What Rahul Gandhi has failed to understand is that the Indian public is sensible enough to decipher his negative and divisive brand of politics. The people, through EVMs, have been giving an apt reply. They are fully aware of Rahul Gandhi’s political acumen and politics of convenience. For instance, he chooses to visit mosques during the elections in UP and temples in Gujarat. During the UP elections, he never went to the Ram Temple despite visiting Ayodhya.

Politics is a serious affair. It is not a “Pidi” business. Using his pet dog to ask political questions only shows his intellectual bankruptcy.

A politician’s life should be transparent and he should lead by example. But in Rahul Gandhi’s case, it is just the opposite. His long absences during Parliament sessions and his extended, secretive sojourns abroad lead to speculation. When Rahul Gandhi should be engaged in a serious assessment of his party’s drubbing in Gujarat and HP, he chooses to watch a movie. This shows the level of seriousness of the president of India’s oldest political party.

On November 8, 2016, Modi took the most courageous decision of his political career. He declared war against black money. Similarly, in 2017, the Modi government introduced the revolutionary GST regime. Despite efforts by opposition parties to malign the PM and doubt his intentions, it was the people who stood by his side and wholeheartedly supported his bold decisions.

All these decisions directly impacted all Indians. But Modi successfully passed the litmus test in the 2017 assembly elections in UP, Uttarakhand, Manipur and Goa. Now, the Gujarat and HP results have punctured the Opposition’s view that the country and its business class are against GST. Interestingly, Rahul Gandhi’s highly negative campaign against GST in the industrial township of Surat has fallen flat on its face, as the BJP has won a majority of the seats from the region.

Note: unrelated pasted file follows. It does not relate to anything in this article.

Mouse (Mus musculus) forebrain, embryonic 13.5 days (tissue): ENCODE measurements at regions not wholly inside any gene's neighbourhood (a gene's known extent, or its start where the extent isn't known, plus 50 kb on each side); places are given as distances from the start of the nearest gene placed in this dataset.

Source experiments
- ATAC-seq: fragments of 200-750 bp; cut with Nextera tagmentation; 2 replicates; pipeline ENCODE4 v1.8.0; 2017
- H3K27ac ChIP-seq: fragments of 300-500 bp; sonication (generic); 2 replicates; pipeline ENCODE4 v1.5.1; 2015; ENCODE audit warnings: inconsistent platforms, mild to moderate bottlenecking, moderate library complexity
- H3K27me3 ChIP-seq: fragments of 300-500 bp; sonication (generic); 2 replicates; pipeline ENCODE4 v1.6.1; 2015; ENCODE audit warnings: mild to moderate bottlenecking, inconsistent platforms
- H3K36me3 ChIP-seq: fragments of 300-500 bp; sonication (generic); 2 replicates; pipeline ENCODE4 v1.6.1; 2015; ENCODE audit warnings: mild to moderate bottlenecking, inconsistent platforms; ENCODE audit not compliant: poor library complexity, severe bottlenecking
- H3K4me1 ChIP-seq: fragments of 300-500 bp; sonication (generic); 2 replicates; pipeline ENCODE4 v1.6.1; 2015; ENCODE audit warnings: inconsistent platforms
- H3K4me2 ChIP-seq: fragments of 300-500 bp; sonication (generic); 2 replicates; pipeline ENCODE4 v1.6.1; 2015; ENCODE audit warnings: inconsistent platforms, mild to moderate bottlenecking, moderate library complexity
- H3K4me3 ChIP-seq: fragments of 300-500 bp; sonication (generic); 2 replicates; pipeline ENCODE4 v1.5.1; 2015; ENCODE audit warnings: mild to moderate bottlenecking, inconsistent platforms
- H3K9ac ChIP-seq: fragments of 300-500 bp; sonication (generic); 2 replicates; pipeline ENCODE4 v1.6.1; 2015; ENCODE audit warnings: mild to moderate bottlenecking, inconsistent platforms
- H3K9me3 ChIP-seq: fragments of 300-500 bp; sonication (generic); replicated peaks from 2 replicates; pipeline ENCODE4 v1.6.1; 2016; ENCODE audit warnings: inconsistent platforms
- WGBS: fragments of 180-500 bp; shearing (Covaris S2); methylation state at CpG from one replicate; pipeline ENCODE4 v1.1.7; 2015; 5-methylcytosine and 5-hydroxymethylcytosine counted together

Post 2014, the Narendra Modi juggernaut continues to roll across India, resulting in the BJP forming governments in 19 of the 29 states. Since Modi became the prime minister, the BJP has won nine states. Modi’s quest to make India great again is being strongly supported by the people. The Modi Era has strongly begun.

While people believe in the prime minister’s vision of creating a New India by 2022, the Congress president is busy sowing the seeds of hatred and negativity to meet his political goals. While Modi talks about growth and development, Rahul Gandhi harps on “vikas going mad”. India is witnessing an interesting struggle between the Modi brand of politics, which talks about inclusive growth and all-round development, and Rahul Gandhi’s politics of lies and negativity. Indian democracy and its electorate are mature enough to understand what is good for them. And election after election, the people are giving clear and decisive verdicts.

The writer is head, BJP media cell